If God did not love us immensely, nor care about our redemptive possibility, He would let us wander into an ego-centric life of high piety, delve into the darkness of our depravity, or allow life's great trials to swallow us whole. It is God's eternal kindness, His grace, that beckons us to freedom and true abundant life.
I pray that God may give you exactly what you need. May His grace be ever upon you!
Well it has been a busy few weeks and I have just had the time to sit and address the final of the Three Big Words.
What is the GOSPEL? This is such a crucial question to the Christian faith. If we do not fully understand the hope of the gospel, then how can we share that good news with the world? Here is a simple two step way to think of the gospel...
1) First and foremost, let us address the gospel as the saving work of Jesus on the cross, the tomb.
We get the word gospel from the Greek words meaning "good news." What is better good news than a god that pursues people despite their allegiance to everything other than Him. The God who combined clay and His divine image into one to create humanity only to have it despise, abandon, and reject Him NEVER stopped loving His creation, His wayward children. Instead of wrath, God choose salvation, rescue and redemption.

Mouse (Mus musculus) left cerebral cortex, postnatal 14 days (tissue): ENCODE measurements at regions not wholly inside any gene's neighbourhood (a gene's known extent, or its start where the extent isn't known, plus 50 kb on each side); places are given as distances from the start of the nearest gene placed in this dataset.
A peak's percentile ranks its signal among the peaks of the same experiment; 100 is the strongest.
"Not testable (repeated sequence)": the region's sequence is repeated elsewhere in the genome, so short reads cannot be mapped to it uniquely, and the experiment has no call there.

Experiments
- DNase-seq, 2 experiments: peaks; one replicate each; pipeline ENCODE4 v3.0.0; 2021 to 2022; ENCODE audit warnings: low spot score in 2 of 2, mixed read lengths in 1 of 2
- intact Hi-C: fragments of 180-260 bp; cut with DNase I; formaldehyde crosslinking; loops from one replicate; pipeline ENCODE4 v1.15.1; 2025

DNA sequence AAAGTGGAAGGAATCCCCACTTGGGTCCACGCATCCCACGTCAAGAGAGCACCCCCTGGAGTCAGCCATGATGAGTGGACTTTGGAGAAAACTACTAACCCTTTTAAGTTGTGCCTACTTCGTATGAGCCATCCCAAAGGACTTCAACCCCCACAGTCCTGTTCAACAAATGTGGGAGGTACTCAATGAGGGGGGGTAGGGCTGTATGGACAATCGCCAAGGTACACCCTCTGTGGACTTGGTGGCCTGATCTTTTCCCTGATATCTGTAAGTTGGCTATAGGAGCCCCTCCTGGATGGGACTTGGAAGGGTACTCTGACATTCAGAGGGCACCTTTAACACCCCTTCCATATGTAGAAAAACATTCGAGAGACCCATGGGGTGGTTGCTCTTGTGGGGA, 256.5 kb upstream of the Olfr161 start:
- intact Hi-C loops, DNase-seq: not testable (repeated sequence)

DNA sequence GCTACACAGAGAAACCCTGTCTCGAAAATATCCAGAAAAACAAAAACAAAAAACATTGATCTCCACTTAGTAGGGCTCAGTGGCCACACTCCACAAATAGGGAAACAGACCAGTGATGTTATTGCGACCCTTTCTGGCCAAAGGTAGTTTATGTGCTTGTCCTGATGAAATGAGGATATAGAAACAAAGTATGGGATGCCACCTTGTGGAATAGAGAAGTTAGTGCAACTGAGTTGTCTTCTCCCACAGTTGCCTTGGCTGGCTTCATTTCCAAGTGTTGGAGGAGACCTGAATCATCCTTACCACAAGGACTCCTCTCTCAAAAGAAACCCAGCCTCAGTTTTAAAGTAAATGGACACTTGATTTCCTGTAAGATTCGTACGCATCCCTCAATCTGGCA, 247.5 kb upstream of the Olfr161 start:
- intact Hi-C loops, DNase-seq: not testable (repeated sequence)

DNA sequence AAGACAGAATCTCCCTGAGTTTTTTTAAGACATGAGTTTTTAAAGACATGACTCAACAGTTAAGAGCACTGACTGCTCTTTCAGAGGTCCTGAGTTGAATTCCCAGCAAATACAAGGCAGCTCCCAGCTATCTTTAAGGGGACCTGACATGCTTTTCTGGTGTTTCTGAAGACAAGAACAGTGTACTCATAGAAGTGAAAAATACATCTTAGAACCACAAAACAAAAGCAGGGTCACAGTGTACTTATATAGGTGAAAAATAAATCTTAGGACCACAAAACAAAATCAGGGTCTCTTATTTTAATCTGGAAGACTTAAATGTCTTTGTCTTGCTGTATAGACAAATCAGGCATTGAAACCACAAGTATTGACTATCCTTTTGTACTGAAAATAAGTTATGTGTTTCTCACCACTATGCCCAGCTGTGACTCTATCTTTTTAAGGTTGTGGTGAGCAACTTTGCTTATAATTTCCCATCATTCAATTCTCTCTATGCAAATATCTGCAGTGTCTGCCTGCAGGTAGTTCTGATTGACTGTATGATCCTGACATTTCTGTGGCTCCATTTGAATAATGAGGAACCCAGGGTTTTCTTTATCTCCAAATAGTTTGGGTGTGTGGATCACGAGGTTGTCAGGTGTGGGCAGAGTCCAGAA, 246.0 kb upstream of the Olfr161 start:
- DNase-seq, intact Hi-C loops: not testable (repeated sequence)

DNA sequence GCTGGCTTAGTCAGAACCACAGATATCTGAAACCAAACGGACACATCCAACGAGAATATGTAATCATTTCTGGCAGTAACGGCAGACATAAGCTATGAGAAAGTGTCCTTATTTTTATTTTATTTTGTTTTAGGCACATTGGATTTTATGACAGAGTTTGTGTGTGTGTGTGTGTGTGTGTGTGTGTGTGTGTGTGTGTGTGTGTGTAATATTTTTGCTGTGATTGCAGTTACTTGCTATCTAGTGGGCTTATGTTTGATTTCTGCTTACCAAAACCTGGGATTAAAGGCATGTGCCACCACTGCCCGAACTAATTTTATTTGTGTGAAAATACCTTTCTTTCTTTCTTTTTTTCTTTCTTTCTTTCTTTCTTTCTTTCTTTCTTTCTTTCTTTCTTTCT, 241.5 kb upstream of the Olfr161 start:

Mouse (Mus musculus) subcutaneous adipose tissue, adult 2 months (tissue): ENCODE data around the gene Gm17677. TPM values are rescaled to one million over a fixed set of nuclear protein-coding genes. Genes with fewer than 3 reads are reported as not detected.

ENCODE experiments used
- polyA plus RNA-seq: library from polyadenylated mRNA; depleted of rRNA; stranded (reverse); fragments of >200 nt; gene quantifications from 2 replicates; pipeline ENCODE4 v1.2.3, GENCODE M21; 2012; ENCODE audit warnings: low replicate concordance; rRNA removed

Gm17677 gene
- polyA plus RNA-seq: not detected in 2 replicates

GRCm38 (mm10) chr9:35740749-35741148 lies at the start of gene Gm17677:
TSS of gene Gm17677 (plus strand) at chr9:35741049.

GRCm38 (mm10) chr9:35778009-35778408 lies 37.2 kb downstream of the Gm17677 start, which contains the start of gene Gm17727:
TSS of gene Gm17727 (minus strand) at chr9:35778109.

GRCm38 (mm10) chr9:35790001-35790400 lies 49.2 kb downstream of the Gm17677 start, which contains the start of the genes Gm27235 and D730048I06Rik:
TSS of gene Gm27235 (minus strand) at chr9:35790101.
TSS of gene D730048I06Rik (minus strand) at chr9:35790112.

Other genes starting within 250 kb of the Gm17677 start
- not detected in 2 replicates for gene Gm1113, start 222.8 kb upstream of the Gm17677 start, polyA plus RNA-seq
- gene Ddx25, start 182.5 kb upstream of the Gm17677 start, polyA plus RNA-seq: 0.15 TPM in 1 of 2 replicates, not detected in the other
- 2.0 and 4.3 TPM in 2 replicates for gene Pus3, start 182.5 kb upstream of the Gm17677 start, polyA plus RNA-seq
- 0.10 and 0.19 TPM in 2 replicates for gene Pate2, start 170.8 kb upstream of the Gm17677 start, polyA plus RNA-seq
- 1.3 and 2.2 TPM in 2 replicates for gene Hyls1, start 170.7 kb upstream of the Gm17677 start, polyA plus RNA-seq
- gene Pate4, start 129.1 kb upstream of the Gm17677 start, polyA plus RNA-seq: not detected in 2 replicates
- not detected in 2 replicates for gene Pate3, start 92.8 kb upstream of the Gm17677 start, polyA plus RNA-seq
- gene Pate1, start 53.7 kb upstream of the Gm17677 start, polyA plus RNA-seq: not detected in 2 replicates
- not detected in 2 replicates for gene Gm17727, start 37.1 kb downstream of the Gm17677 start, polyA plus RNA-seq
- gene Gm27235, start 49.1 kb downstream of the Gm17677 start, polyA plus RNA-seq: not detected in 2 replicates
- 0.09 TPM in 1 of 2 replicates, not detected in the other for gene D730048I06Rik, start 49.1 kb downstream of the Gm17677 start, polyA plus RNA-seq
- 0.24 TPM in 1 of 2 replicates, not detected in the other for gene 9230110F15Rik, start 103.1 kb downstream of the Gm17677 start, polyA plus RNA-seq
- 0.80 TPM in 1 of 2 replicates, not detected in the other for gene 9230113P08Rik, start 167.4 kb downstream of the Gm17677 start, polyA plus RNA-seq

At the cross, Jesus took the sins of all mankind, past, present, and future and through His sacrificial death freed us of the penalty, power, and eternally from the presence of sin. Of course, all of this is made complete in the resurrection of Jesus on Easter morning. Without the rising from dead, the gospel would be devoid of power.
2) Secondly, the gospel brings a life of identity and purpose.
Not only is the gospel the past work of Jesus over death and the grave. It is also the present reality that brings life, purpose, significance, hope and identity to our lives. Do you struggle with any of these components of life? Chances are you are trusting in something other to sustain you-- something other than the person of Jesus himself.
How is it that the gospel is playing out in your life?
While teaching a class on spiritual warfare at the jail the other day, I ended up getting into a discussion with the men about three very important words. These words are crucial to followers of Christ and they can often be misunderstood. The three key words are guilt, grace, and gospel. Over the next few days, I hope to discuss each word closely. Today, let us examine the word: GUILT.